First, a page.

Geography, Grades 7 and 8
In both Grade 7 and Grade 8 geography, the expectations are divided into two thematic strands. The topics covered in the two grades are as follows:
A. Physical Patterns in a Changing World
B. Natural Resources around the World: Use and Sustainability
A. Global Settlement: Patterns and Sustainability
B. Global Inequalities: Economic Development and Quality of Life
The four concepts of geographic thinking – spatial significance, patterns and trends, interrelationships, and geographic perspective – underpin all thinking and learning in geography. In Grades 7 and 8, at least one concept of geographic thinking is identified as the focus for each overall expectation. The following chart describes each concept and provides sample questions related to it. These questions highlight opportunities for students to apply a specific concept in their studies. (See a fuller discussion of the concepts of disciplinary thinking.)
|This concept requires students to determine the importance of a place or region. They explore the connections that exist between the geographical location and physical characteristics of a site and analyse the unique relationships that exist in and between the natural and human environments in a particular place. Students come to understand that the significance of the same place may be different for humans, animals, and plants.
|Patterns and Trends|
|This concept requires students to recognize characteristics that are similar and that repeat themselves in a natural or human environment (patterns) and characteristics or traits that exhibit a consistent tendency in a particular setting over a period of time (trends). The characteristics may be spatial, social, economic, physical, or environmental. Students analyse connections between characteristics to determine patterns; they analyse connections between those characteristics over time to determine trends.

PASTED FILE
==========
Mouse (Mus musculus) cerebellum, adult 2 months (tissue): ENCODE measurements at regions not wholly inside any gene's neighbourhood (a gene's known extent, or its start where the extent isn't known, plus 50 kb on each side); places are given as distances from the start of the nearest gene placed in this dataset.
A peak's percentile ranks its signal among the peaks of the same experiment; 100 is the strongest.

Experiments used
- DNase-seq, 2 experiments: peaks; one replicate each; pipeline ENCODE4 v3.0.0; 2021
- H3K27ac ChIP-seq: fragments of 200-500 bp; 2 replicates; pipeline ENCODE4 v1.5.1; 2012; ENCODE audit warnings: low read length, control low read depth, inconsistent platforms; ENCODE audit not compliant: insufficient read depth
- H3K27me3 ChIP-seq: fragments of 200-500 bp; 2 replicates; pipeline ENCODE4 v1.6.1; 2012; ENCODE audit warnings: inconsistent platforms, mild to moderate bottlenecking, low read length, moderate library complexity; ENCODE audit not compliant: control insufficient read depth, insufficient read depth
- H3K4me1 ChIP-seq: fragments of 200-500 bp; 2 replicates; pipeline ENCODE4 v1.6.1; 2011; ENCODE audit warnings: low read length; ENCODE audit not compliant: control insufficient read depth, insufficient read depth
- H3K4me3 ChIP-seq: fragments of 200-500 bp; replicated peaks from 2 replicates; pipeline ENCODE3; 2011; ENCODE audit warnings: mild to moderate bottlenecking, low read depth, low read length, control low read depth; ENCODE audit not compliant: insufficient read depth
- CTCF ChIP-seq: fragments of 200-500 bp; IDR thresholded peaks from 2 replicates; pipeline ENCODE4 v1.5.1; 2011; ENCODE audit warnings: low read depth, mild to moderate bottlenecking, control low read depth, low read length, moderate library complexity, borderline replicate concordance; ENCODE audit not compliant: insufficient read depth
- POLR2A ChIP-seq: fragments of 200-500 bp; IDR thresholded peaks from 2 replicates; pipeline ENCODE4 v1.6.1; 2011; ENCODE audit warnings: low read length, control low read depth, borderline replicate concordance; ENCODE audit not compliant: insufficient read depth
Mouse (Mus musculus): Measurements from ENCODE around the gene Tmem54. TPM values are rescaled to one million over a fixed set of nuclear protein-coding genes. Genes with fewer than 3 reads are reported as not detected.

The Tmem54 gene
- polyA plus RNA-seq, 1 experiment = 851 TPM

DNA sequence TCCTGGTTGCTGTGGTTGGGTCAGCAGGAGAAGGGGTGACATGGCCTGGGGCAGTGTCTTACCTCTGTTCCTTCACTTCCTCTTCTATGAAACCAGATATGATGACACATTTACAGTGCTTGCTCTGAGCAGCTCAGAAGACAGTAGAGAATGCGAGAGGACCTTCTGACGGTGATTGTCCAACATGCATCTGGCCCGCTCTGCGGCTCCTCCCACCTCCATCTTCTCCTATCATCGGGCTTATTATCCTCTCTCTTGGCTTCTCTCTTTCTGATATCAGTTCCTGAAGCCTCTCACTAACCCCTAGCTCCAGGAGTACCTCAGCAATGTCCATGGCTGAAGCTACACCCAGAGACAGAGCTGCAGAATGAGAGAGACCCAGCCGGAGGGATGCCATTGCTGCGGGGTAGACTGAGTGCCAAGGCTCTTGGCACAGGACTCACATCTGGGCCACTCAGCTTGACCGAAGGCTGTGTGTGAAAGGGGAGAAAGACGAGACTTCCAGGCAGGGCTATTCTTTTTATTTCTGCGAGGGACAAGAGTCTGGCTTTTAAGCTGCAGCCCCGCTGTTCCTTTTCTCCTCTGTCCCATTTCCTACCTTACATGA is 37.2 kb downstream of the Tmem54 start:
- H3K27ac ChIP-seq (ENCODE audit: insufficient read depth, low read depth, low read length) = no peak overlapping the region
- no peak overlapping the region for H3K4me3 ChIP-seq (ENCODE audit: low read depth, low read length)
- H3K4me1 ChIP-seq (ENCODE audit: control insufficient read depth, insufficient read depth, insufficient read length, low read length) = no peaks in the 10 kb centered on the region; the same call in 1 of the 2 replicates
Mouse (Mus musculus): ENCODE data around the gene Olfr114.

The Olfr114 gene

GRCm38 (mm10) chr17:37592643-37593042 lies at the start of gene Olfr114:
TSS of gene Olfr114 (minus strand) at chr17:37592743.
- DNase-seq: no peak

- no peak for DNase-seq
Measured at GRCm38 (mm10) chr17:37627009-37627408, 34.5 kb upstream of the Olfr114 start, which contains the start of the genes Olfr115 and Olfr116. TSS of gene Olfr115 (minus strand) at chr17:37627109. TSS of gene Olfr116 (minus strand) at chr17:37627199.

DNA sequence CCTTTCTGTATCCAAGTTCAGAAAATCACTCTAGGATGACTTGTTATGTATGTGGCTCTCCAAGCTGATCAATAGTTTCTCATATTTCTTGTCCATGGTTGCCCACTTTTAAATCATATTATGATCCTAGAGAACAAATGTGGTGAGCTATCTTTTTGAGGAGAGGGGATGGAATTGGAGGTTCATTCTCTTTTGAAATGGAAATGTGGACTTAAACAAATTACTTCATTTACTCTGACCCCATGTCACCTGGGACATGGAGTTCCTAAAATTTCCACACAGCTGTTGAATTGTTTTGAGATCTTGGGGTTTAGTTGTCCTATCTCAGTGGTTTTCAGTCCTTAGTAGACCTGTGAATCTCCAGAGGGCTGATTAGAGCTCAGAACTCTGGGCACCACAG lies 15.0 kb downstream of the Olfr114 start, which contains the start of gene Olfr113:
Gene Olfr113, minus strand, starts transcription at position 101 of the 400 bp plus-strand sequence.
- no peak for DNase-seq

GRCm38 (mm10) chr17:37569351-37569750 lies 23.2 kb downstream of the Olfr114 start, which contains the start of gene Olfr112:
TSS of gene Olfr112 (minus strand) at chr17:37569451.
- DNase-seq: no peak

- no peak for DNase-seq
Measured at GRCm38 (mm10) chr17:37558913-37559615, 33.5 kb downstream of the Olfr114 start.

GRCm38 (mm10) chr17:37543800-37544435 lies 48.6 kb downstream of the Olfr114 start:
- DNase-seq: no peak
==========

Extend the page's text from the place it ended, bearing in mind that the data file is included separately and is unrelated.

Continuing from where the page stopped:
|This concept requires students to explore connections within and between natural and human environments. The interconnected parts of an environment or environments work together to form a system. Students must understand the relationships that exist within a system and then analyse the relationships between systems in order to determine the impact they have on one another.
|This concept requires students to consider the environmental, economic, political, and/or social implications of the issues, events, developments, and/or phenomena that they are analysing. In order to solve problems, make decisions or judgements, or formulate plans of action effectively, students need to develop their ability to examine issues from multiple perspectives.
* These questions are drawn directly from the overview charts that precede each grade and from the sample questions that accompany many specific expectations.
In each strand, the second overall expectation focuses explicitly on the geographic inquiry process, guiding students in their investigations of issues, events, developments, and/or various geographic phenomena. This process is not intended to be applied in a linear manner: students will use the applicable components of the process in the order most appropriate for them and for the task at hand. Although the Inquiry section covers all of the components of the inquiry process, it is important to note that students apply skills associated with the inquiry process in the context of any expectation, regardless of whether it is in the Application, Inquiry, or Understanding Geographic Context section. (See a fuller discussion of the inquiry process in the social studies, history, and geography program.)
The following chart identifies ways in which students may approach each of the components of the geographic inquiry process.
|Students formulate questions:
|Gather and Organize|
|Interpret and Analyse|
|Evaluate and Draw Conclusions|
a. Field studies may include, but are not limited to, studies in local neighbourhoods, school grounds, and various sites that allow students to explore different land uses (e.g., recreational, commercial, industrial, and transportation uses).
b. Primary sources may include, but are not limited to, census data, land claims, letters, photographs, speeches, and works of art. Secondary sources may include, but are not limited to, documentaries and other films, news articles, reference books, and most websites.
c. Visuals may include, but are not limited to, satellite images, maps, globes, models, graphs, and diagrams.
d. Community resources may include, but are not limited to, local conservation areas, resources from community groups and associations or government offices, and local plans.